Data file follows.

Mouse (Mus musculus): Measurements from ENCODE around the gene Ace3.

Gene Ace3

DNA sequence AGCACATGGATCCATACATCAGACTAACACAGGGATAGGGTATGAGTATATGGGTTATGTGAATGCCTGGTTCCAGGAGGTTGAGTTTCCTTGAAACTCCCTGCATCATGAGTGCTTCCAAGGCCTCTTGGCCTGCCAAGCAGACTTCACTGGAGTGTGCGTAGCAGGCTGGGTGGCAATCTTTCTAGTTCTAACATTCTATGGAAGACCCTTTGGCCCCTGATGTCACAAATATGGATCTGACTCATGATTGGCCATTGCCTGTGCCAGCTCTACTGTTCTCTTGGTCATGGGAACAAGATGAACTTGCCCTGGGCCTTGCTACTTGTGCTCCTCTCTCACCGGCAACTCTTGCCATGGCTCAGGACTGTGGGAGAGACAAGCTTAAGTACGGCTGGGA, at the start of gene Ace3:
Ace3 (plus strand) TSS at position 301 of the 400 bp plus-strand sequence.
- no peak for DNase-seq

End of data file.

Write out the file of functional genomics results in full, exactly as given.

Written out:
Mouse (Mus musculus): Measurements from ENCODE around the gene Ace3.

Gene Ace3

DNA sequence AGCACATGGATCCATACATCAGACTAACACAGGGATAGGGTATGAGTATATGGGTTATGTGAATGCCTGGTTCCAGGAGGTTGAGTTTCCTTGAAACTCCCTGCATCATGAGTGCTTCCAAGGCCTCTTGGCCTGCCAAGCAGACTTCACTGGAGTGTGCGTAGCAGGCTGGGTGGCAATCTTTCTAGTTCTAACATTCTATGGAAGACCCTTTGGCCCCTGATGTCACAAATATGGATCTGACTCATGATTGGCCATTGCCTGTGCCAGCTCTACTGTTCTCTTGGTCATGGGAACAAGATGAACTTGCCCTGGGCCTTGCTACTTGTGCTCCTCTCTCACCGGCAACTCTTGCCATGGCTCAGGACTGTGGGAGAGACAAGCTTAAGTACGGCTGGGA, at the start of gene Ace3:
Ace3 (plus strand) TSS at position 301 of the 400 bp plus-strand sequence.
- no peak for DNase-seq